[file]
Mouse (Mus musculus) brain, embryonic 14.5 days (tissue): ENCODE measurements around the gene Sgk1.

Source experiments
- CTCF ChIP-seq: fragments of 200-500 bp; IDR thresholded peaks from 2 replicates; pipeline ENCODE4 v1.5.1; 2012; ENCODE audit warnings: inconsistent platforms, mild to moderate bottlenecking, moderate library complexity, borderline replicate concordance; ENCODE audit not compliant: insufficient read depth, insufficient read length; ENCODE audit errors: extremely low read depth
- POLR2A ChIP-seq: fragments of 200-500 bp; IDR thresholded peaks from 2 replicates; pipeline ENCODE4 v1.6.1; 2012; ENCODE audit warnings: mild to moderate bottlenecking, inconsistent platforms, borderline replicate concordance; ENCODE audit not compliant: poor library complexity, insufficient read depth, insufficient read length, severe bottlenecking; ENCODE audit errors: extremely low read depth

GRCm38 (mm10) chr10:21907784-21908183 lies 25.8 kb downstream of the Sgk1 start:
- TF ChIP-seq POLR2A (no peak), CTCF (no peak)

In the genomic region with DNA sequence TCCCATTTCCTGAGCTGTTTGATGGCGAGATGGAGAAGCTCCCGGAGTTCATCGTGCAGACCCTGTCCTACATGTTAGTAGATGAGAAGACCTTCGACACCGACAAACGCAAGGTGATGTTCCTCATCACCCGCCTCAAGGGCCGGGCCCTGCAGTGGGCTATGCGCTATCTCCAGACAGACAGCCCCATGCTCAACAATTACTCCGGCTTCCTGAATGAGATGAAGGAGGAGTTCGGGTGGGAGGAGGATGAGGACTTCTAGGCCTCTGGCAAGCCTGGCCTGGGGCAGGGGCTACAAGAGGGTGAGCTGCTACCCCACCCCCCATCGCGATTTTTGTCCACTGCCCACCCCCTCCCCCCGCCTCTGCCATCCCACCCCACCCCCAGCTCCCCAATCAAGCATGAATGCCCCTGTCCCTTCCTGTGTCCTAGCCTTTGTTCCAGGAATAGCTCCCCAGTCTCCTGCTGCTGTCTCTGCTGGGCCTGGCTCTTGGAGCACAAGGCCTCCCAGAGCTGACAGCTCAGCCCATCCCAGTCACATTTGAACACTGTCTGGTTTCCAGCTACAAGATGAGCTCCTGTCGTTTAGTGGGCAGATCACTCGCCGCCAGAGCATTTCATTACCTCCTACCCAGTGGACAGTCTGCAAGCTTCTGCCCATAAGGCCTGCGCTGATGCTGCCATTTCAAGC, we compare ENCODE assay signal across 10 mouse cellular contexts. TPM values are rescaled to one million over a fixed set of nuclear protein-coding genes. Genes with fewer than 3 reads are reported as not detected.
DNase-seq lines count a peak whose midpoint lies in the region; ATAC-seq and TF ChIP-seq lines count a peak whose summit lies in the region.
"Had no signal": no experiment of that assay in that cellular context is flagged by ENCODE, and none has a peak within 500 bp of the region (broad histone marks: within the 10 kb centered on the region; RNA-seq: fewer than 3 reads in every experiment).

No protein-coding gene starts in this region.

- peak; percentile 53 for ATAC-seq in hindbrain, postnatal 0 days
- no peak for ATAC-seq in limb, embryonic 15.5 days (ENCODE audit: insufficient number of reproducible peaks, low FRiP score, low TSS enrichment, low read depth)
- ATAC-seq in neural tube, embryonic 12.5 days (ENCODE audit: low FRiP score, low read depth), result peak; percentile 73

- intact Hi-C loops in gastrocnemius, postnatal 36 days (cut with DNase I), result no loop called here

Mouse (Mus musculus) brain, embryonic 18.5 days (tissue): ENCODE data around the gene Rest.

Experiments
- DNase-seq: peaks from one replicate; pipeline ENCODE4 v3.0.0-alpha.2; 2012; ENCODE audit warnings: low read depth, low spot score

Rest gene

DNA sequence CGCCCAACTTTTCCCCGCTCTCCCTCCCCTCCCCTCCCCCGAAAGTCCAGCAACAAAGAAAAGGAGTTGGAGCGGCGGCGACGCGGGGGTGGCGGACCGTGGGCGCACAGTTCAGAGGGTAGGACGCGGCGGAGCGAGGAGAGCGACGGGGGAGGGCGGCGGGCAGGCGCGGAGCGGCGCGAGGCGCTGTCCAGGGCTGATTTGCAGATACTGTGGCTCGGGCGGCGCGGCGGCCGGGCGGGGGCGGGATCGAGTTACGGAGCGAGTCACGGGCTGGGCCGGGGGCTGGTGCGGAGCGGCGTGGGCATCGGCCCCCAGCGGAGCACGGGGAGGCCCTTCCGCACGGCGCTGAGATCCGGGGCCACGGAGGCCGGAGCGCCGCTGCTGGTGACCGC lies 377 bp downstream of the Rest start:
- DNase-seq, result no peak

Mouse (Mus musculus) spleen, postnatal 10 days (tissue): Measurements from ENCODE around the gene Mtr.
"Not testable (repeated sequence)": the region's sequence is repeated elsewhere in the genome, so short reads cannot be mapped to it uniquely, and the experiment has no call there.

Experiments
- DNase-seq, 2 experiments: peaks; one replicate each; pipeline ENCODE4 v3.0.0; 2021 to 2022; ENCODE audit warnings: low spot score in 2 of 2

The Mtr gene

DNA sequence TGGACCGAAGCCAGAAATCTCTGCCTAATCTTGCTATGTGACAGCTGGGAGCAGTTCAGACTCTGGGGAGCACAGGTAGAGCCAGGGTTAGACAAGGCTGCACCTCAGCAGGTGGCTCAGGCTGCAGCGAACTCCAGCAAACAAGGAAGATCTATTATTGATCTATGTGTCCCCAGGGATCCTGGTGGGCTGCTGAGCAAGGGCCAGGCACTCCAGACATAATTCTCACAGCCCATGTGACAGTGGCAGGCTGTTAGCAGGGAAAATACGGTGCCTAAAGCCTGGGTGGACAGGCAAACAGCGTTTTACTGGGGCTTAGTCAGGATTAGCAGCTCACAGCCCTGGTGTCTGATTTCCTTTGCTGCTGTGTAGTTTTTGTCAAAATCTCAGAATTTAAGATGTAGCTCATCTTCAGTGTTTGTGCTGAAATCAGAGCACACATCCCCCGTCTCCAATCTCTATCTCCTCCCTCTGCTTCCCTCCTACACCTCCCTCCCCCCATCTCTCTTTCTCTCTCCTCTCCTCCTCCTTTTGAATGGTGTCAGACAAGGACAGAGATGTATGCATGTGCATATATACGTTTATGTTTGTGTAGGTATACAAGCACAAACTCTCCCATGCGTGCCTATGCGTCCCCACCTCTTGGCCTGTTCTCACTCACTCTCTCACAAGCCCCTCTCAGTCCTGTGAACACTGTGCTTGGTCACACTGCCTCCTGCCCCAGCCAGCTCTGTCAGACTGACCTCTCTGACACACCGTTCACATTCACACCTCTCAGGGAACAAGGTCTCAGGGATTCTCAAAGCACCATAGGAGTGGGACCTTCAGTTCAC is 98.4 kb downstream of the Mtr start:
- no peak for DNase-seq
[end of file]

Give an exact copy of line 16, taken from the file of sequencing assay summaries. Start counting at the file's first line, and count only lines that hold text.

Experiments